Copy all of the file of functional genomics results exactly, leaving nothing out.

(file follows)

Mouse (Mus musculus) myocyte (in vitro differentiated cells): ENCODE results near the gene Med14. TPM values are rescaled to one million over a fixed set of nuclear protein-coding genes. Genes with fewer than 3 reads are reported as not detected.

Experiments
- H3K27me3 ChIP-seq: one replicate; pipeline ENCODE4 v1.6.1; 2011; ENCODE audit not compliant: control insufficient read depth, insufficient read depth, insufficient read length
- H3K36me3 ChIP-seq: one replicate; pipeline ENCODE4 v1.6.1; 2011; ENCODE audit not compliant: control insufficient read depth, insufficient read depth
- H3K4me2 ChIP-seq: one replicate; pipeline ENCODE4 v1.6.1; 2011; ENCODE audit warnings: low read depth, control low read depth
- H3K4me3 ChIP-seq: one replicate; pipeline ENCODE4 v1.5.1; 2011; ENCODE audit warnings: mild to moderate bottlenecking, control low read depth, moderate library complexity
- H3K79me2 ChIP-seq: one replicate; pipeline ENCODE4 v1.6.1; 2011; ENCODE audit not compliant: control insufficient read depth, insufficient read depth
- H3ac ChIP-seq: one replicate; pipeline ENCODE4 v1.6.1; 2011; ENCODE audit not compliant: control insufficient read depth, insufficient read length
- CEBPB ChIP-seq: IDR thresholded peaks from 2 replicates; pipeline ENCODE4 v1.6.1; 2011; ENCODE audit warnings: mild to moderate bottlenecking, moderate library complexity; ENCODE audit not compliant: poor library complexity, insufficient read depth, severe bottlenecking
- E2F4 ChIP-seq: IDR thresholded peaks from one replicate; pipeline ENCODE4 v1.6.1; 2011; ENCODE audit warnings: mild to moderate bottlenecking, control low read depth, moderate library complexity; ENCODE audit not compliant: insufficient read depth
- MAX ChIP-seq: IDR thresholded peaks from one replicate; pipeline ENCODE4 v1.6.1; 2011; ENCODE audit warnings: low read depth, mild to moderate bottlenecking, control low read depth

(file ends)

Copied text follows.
Mouse (Mus musculus) myocyte (in vitro differentiated cells): ENCODE results near the gene Med14. TPM values are rescaled to one million over a fixed set of nuclear protein-coding genes. Genes with fewer than 3 reads are reported as not detected.

Experiments
- H3K27me3 ChIP-seq: one replicate; pipeline ENCODE4 v1.6.1; 2011; ENCODE audit not compliant: control insufficient read depth, insufficient read depth, insufficient read length
- H3K36me3 ChIP-seq: one replicate; pipeline ENCODE4 v1.6.1; 2011; ENCODE audit not compliant: control insufficient read depth, insufficient read depth
- H3K4me2 ChIP-seq: one replicate; pipeline ENCODE4 v1.6.1; 2011; ENCODE audit warnings: low read depth, control low read depth
- H3K4me3 ChIP-seq: one replicate; pipeline ENCODE4 v1.5.1; 2011; ENCODE audit warnings: mild to moderate bottlenecking, control low read depth, moderate library complexity
- H3K79me2 ChIP-seq: one replicate; pipeline ENCODE4 v1.6.1; 2011; ENCODE audit not compliant: control insufficient read depth, insufficient read depth
- H3ac ChIP-seq: one replicate; pipeline ENCODE4 v1.6.1; 2011; ENCODE audit not compliant: control insufficient read depth, insufficient read length
- CEBPB ChIP-seq: IDR thresholded peaks from 2 replicates; pipeline ENCODE4 v1.6.1; 2011; ENCODE audit warnings: mild to moderate bottlenecking, moderate library complexity; ENCODE audit not compliant: poor library complexity, insufficient read depth, severe bottlenecking
- E2F4 ChIP-seq: IDR thresholded peaks from one replicate; pipeline ENCODE4 v1.6.1; 2011; ENCODE audit warnings: mild to moderate bottlenecking, control low read depth, moderate library complexity; ENCODE audit not compliant: insufficient read depth
- MAX ChIP-seq: IDR thresholded peaks from one replicate; pipeline ENCODE4 v1.6.1; 2011; ENCODE audit warnings: low read depth, mild to moderate bottlenecking, control low read depth